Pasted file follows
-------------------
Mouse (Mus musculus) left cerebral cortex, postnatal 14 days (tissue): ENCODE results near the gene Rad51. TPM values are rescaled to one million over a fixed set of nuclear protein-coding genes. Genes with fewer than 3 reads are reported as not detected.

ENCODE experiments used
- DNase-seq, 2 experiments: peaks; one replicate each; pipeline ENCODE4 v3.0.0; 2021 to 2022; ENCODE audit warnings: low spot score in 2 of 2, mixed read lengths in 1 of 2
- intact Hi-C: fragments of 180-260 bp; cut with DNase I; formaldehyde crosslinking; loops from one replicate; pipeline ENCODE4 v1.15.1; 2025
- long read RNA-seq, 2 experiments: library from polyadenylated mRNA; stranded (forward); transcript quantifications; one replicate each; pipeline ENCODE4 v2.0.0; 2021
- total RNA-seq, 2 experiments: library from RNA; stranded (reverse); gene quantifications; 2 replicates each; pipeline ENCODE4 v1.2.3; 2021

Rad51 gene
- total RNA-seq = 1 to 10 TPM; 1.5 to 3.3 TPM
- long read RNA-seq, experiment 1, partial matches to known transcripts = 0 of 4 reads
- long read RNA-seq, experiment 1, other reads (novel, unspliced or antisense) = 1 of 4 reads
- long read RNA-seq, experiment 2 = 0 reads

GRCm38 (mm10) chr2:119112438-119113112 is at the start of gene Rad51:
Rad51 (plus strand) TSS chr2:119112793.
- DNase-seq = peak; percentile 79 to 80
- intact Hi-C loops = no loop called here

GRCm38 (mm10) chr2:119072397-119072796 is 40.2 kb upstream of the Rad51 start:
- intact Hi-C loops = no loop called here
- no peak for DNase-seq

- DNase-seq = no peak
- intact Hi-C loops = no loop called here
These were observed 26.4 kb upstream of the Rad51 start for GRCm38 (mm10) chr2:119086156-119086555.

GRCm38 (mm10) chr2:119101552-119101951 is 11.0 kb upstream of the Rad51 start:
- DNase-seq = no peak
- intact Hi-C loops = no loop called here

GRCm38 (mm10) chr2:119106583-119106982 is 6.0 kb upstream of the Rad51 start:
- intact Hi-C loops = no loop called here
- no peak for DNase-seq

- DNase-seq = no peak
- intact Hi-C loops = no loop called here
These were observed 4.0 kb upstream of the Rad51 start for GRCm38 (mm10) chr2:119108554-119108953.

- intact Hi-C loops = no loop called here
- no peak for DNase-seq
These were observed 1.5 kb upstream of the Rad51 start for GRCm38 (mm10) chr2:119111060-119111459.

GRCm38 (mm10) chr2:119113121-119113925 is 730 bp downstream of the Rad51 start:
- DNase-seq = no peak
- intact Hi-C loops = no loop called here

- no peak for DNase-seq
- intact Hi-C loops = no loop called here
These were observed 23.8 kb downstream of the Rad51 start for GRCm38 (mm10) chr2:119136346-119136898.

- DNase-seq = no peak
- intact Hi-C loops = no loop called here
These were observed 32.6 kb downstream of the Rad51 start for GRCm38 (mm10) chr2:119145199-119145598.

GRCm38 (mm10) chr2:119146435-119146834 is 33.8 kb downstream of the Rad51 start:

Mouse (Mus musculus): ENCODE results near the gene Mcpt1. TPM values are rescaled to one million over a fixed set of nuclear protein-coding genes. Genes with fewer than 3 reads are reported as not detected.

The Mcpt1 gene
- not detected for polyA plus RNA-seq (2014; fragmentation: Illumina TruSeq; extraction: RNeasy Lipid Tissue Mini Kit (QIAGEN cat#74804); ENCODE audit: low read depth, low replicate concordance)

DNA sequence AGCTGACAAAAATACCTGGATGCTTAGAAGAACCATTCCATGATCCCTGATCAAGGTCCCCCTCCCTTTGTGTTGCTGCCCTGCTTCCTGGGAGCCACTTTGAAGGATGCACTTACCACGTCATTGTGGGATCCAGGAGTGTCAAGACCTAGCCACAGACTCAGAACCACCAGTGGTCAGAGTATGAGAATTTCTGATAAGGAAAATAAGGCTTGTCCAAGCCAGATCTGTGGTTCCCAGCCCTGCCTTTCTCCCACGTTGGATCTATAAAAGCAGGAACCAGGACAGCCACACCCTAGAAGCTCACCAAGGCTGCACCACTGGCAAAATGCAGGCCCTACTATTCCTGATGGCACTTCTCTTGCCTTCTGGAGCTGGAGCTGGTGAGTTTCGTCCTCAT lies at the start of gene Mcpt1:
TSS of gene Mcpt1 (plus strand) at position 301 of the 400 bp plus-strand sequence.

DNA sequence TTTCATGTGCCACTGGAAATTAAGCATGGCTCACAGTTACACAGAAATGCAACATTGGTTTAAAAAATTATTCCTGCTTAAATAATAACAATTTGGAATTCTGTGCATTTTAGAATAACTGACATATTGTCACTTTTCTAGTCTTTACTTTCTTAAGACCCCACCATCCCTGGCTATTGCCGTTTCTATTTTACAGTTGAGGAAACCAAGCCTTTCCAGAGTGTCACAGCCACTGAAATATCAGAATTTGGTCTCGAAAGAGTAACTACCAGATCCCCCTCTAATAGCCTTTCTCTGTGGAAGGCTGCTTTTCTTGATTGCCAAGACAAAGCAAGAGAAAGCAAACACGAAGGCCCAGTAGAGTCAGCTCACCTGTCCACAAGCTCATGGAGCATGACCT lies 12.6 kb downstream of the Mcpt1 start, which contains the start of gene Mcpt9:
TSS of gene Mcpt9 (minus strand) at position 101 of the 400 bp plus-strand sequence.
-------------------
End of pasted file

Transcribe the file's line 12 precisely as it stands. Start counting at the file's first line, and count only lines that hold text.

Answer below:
GRCm38 (mm10) chr2:119112438-119113112 is at the start of gene Rad51: